Disaster in Haiti
Yet, more than nine months after the earthquake, and another two months since Vienna, Haiti is still without an organized emergency AIDS response. U.N. and USAID officials have promised an action plan, but that "plan" that was written was simply to appease critics, not to set anything real in motion. Haiti's two major health care entities are competing over the reconstruction of the health care system, and neither of them is talking with HIV-positive people or grassroots providers and advocates. The city sits on piles of rubble. Thousands of people are still living in the camps, with the threat of imminent eviction. Some HIV medication is being distributed, but treatment is still not reaching those who need it. HIV prevention is not being done in the encampments, leaving their inhabitants at risk for HIV. And now, cholera has reared its head, which will claim more lives as aid organizations rush to respond.
The need for immediate action couldn't be clearer, but both national and international efforts have come up short. It is the activists in Haiti who will get this done by refusing to stand and watch their country fall apart.
Unfortunately, grassroots organizations are being overlooked as allies, and large amounts of aid funding is going to large internationally based charity organizations that have parked themselves in Haiti. But the grassroots organizations have been able to most effectively reach people, especially people with HIV. Despite the fact that they are not being included in the response to this tragedy, people are moving forward, and -- even without government cooperation -- many small community-based services are being provided.
With the total destruction of Haiti's health care system, Haitian activists involved in the coalition PHAP+ and other grassroots organizations have partnered with Housing Works to organize clinics in places where the needs are greatest. In the initial days after the earthquake, these clinics triaged injuries and provided people a safe space. Now, they continue ensure that there are places people can go to receive HIV medications and comprehensive health care.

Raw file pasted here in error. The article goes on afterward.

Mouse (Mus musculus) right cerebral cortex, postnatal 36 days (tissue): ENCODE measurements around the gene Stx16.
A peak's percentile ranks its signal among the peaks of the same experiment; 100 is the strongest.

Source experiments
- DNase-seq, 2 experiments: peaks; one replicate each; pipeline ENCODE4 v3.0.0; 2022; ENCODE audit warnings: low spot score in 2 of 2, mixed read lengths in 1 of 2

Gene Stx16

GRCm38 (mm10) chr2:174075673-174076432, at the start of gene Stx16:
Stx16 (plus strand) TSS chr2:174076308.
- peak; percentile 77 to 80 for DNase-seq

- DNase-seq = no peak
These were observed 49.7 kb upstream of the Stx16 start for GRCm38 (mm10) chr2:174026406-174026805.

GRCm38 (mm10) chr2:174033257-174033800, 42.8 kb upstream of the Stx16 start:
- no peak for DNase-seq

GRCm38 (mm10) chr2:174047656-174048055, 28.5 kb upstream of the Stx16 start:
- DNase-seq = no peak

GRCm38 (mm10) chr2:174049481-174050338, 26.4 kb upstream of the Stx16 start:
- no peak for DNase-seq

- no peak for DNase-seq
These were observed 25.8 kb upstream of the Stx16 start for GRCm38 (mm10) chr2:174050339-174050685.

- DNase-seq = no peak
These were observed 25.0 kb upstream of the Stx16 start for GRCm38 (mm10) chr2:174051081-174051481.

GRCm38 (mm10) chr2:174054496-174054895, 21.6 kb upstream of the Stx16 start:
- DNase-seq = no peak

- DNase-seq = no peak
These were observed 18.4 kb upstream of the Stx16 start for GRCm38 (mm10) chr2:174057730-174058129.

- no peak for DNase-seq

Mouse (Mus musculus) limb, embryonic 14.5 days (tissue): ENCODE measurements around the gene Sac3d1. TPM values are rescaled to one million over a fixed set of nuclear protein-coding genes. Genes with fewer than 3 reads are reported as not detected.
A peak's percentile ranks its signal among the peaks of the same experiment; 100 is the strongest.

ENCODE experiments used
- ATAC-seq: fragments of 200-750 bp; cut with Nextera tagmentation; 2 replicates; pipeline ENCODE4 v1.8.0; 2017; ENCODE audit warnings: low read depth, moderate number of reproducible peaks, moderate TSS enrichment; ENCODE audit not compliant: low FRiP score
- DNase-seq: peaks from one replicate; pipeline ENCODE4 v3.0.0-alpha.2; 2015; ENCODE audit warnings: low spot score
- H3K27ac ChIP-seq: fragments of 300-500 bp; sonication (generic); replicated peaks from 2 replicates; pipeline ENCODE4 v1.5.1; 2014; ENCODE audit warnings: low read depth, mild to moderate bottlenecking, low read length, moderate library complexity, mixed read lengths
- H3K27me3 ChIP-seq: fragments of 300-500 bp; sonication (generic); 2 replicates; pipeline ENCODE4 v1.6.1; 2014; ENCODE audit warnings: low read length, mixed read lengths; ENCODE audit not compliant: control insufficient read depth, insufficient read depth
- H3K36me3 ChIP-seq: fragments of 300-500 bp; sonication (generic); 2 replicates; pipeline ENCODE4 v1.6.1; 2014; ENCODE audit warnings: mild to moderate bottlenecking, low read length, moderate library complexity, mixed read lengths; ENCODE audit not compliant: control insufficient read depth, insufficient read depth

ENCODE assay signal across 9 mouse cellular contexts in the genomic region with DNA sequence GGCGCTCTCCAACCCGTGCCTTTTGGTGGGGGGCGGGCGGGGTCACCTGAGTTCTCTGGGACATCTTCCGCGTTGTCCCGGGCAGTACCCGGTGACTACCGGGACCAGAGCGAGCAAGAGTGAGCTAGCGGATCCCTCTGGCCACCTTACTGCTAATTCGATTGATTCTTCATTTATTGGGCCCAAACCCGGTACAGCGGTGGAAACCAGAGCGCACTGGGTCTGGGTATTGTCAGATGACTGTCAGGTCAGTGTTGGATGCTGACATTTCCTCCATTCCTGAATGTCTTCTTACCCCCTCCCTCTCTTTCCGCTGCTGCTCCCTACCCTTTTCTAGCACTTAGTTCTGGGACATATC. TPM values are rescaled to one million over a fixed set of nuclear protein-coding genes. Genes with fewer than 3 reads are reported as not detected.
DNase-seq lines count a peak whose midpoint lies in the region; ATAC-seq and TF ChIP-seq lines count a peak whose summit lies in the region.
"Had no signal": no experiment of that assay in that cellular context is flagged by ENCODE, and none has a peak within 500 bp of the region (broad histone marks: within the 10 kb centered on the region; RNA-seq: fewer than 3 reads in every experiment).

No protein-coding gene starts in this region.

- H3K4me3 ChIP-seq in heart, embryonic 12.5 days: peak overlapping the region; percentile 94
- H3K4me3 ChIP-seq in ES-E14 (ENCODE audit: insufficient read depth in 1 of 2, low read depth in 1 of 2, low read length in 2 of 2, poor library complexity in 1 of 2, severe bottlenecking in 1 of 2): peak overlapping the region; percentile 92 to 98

PHAP+ has also continued to bring light to the lack of prevention and care for people who are HIV-positive and those who are at risk in the encampments. In the months following the earthquake, they organized widespread condom distribution, sending volunteers and coalition members into the largest camps in Port-au-Prince to talk with people about HIV and how to stay safe. These actions have been tied to public criticism of the government's response and a demand for a community-supported Haitian National AIDS Strategy to rebuild its system of care for those who are HIV-positive.
Haitian activists with HIV have been more and more public about their status, which has allowed them to be clear about their needs as a community. Stigma has hampered housing provision, jobs and health care for people with HIV for years, and the earthquake has only amplified those needs. But their willingness to speak out and to demand that the government and the international community respond will be the key to Haiti's recovery.
Kristin Goodwin is the Director of NYC Policy and Organizing at Housing Works.
This article was provided by ACRIA and GMHC. It is a part of the publication Achieve. Visit ACRIA's website and GMHC's website to find out more about their activities, publications and services.
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